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Saturday February 16, 2013

Most unexpected journey

Artificial leaves from Taiwan were wired
on a dead tree on top of Bag End, home of Bilbo and Frodo Baggins. Artificial leaves from Taiwan were wired on a dead tree on top of Bag End, home of Bilbo and Frodo Baggins.

Peter Jackson and his The Lord Of The Ring trilogy of films have helped put New Zealand on the tourism map like no other, and now the focus continues with the Hobbit movies.

NEW Zealand is famous for its scenery and nature, and as a country whose economy thrives on agriculture, green farms are abundant.

But not all farms are the same – there is the one (pun intended) farm that tourists from all over the world flock to.

The Alexander farm, which has been rebranded The Hobbiton Movie Set Tours, is where the outdoor scenes of the blockbuster The Lord Of The Rings trilogy were filmed. It is also one of the sets for the latest movie in the franchise, The Hobbit: An Unexpected Journey.

When I was told that I would be visiting the movie set, I did not know quite what to expect. I thought it would be at a studio or a small, rebuilt outdoor set in a man-made environment.

I was wrong.

Nestled on a 10-acre plot of private land near Matamata, in the North Island of New Zealand, the Alexander farm has been transformed into Middle Earth and is a draw for Lord Of The Rings devotees.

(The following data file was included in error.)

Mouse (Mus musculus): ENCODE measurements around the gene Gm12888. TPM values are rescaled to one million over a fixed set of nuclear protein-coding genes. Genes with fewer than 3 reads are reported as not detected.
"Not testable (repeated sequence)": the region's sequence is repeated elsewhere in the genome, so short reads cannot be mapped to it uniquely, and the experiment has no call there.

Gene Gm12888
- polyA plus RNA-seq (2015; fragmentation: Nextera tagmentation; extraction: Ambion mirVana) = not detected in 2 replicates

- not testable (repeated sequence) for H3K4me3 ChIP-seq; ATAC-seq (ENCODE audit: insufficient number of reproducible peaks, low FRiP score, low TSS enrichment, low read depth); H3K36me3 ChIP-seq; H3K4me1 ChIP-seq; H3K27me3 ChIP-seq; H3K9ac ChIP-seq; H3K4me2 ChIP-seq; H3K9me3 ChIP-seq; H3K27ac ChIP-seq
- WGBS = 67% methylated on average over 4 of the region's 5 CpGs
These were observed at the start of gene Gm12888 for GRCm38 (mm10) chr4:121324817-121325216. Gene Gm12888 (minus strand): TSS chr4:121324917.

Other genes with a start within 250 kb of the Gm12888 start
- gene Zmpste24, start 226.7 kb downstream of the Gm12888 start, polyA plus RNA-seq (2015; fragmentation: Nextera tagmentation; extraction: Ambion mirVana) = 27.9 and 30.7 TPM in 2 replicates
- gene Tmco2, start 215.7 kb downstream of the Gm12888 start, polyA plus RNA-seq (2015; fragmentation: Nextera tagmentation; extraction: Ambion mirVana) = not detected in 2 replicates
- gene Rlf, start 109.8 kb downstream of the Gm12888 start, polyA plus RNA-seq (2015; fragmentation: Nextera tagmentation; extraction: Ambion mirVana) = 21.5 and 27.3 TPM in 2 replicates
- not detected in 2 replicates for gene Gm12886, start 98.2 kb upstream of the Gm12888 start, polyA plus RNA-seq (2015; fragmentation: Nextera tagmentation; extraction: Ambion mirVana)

Now, while New Zealand is not short of vast, green hills, director Peter Jackson had a specific vision in mind of how Middle Earth should look like, based on the description in the books by J.R.R Tolkien.

“The hills they wanted weren’t your typical, ordinary hills but had to be ‘green, rolling hills’,” said the Hobbiton Movie Set & Farm Tours media and communications manager Ian J. Brodie.

Two journalists on a private tour at the Hobbiton Movie Set got a chance to play with the props and pretended to be hobbits working at the Shire. Generally, visitors at the farm are not allowed to do this as
there have been unfortunate cases of stolen props. Two journalists on a private tour at the Hobbiton Movie Set got a chance to play with the props and pretended to be hobbits working at the Shire. Generally, visitors at the farm are not allowed to do this as there have been unfortunate cases of stolen props.

Jackson found exactly what he was looking for at the farm, owned by the Alexander family.

The production team then sought the Alexanders’ permission to start a movie shoot on the property.

“We said that we wanted to shoot Lord Of The Rings. And the reply was, ‘Lord of the what?’” Brodie told us with a chuckle.

The farm had no roads, buildings or power lines. So in March 1999, site construction began from scratch, starting with a 1.5km-long road.

The farm became home to 400 people – including Jackson, actors Sir Ian McKellen (Gandalf), Elijah Wood (Frodo Baggins), Sir Ian Holm (Bilbo Baggins), and Sean Astin (Samwise Gamgee) – and filming of The Lord Of The Rings trilogy commenced in December that year.